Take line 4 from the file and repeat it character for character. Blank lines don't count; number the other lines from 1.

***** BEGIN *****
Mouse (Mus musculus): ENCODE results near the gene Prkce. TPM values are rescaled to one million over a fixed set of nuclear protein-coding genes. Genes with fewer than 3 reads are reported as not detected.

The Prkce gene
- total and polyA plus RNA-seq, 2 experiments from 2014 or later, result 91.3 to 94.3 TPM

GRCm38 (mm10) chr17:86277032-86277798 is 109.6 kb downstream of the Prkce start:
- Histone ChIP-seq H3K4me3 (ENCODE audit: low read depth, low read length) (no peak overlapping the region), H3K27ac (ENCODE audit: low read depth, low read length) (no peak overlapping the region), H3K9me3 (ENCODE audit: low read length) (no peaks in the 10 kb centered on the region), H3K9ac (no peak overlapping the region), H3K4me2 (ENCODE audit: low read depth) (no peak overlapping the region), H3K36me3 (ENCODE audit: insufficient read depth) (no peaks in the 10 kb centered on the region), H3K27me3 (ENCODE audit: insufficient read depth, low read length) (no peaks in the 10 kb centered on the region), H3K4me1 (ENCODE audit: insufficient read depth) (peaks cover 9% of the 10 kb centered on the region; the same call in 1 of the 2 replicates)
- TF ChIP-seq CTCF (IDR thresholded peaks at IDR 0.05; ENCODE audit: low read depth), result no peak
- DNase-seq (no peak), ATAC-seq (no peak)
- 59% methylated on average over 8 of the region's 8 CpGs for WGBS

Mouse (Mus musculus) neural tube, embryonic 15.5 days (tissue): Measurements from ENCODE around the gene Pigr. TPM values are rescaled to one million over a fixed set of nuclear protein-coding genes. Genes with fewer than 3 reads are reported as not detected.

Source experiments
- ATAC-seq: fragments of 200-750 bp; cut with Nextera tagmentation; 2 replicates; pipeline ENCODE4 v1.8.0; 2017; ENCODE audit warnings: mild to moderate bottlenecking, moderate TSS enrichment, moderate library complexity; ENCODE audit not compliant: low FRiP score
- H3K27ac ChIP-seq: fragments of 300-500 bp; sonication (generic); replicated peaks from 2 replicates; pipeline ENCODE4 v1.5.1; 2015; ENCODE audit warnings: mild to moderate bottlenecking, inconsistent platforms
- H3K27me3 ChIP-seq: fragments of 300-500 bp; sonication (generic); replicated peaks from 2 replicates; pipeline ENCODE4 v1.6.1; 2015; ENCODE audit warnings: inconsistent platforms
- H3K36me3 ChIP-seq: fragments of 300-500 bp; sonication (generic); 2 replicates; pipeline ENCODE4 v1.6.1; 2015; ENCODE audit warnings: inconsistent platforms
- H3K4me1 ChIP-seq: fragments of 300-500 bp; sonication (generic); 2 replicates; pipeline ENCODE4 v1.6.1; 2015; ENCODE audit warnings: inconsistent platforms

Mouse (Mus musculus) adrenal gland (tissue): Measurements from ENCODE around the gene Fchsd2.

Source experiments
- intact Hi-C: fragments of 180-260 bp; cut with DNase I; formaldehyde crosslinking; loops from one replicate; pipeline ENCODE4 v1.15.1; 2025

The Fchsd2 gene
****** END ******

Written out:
GRCm38 (mm10) chr17:86277032-86277798 is 109.6 kb downstream of the Prkce start: